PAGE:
The respondent bankers were also of the view that the recent recapitalization plan of the government will further help in improving the balance sheets of public sector banks and help them write-off some of their current bad loans. According to them, capital infusion comes at a time when NPAs are declining and recoveries are improving. This is expected to improve financial health of PSBs, bring out some PSBs from the PCA framework and facilitate overall economic growth. It will help banks to extend fresh credit and thus support credit growth, especially for small and micro industries.

    Going forward, participating bankers believe that sectors with high credit growth will be infrastructure, cement, metals, chemicals, food processing, NBFCs and Engineering goods.

    In 2018, RBI hiked repo rate twice – by 25 bps in June 2018 and by another 25 bps in Aug 2018. As per the findings of the survey, 8.7% respondents increased the MCLR by 40-50 basis points, 17.4% increased it by 30-40 bps, 26% participants increased the MCLR by 20-30 bps and over half of the respondents (55%) have increased the MCLR by up to 20bps. Over 91% respondents have increased the lending rate during the period July to Dec 2018.

    In case of term deposits (TD), 52% reported an increase for TD below one year, and 83% reported increase for TD above one year. However, for both types of term deposits, majority respondent who have increased the rates have done so upto 50 bps.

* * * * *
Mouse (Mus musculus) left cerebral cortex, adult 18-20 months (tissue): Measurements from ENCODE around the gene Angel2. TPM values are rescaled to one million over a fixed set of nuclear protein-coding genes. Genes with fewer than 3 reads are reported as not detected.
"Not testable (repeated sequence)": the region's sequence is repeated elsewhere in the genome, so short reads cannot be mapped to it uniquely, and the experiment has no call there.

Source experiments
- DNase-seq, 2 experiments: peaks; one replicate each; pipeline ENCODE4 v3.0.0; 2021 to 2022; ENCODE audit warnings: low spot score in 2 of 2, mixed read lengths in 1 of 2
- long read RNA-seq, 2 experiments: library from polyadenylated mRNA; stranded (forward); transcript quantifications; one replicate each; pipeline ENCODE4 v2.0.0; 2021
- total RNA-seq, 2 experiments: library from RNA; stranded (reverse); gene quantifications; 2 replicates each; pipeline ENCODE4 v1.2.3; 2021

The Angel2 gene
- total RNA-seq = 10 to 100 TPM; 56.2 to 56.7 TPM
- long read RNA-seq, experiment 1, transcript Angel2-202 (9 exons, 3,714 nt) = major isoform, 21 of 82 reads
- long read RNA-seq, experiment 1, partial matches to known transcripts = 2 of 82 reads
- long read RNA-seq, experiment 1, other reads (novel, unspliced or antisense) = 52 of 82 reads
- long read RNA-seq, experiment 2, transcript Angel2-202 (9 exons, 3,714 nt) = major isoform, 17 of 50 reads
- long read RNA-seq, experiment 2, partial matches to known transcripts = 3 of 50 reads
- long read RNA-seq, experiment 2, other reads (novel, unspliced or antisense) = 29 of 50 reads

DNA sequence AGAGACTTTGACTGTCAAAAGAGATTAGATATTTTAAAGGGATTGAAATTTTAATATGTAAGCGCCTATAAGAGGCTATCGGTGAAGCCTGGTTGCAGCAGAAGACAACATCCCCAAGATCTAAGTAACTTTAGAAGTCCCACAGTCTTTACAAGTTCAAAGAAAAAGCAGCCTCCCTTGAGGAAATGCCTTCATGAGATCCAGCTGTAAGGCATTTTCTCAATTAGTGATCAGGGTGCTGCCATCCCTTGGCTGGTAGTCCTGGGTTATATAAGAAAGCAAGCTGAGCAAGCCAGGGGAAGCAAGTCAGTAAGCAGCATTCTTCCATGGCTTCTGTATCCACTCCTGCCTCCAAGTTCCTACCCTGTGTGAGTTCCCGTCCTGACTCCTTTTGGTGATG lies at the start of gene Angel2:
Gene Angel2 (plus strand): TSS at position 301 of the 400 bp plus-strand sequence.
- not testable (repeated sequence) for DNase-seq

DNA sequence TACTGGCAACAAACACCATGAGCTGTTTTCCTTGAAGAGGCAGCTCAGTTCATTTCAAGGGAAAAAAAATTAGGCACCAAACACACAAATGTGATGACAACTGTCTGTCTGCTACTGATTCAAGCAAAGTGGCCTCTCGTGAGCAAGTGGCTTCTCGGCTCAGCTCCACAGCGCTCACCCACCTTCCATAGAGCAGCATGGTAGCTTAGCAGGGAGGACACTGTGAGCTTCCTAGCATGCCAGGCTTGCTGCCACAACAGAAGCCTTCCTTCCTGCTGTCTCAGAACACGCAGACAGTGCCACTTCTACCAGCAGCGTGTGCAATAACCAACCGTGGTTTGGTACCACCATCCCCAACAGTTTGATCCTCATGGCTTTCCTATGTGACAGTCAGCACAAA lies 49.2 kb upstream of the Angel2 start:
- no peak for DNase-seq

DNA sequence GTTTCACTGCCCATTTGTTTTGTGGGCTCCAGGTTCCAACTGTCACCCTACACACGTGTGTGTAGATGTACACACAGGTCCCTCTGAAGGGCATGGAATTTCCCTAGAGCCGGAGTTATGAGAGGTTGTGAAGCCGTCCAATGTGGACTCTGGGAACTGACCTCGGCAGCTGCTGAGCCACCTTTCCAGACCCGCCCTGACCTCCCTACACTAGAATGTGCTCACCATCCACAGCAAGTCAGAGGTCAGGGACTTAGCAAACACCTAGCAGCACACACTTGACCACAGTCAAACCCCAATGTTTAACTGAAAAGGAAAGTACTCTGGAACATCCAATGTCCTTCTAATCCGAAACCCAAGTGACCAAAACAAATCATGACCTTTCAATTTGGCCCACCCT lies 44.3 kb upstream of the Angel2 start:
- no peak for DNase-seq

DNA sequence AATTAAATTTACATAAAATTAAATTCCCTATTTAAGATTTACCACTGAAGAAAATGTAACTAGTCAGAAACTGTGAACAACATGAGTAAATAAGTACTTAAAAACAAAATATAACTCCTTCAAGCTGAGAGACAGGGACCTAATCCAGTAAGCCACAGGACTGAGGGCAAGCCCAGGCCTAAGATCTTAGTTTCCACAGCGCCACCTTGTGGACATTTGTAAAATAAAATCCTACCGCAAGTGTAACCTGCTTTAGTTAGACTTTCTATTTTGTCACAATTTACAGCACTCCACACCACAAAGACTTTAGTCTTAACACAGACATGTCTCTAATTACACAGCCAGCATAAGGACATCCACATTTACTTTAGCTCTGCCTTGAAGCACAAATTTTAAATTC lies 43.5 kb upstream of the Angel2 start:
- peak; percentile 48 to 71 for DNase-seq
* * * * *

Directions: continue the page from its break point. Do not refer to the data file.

In the 5th bi-monthly monetary policy, RBI has indicated that from 1st April 2019, all new floating rate personal/ retail loans and floating rate loans to MSMEs shall be benchmarked against an external benchmark. Though the respondents have some considerations over such a move, they have more concern on the challenges.Respondent bankers anticipated that such linkage with external benchmarks will bring volatility in interest rates, because of which there could be frequent changes in customers’ monthly installments, which are not appealing to the customers. Additionally, spreads kept by banks could be higher, to protect themselves adequately in case of high volatility of the benchmarks.

    Another finding of the survey is theincrease in share of CASA deposits during the second half of 2018. The number of respondents reporting an increase in share of CASA deposits rose to 78% in the current round of survey as against 68% reported in the last round. However, a large majority indicated only a moderate rise, with only 4% indicating a substantial rise. A few public sector banks reporting an increase in share of CASA deposits indicated that the rise in share has been due to conscious effort of banks to reduce the cost of deposits and also to have some additional resources as banks depend largely on deposits for their lending activities.

    Likewise, there has been an increase in share of retail loans vis-a-vis corporate loans, as per the findings of the current round of survey. While in the immediately preceding round of survey, retail loans comprised 40% and corporate loans 60%, in the current round the ratio has changed to 45% share of retail loans and 55% corporate loans.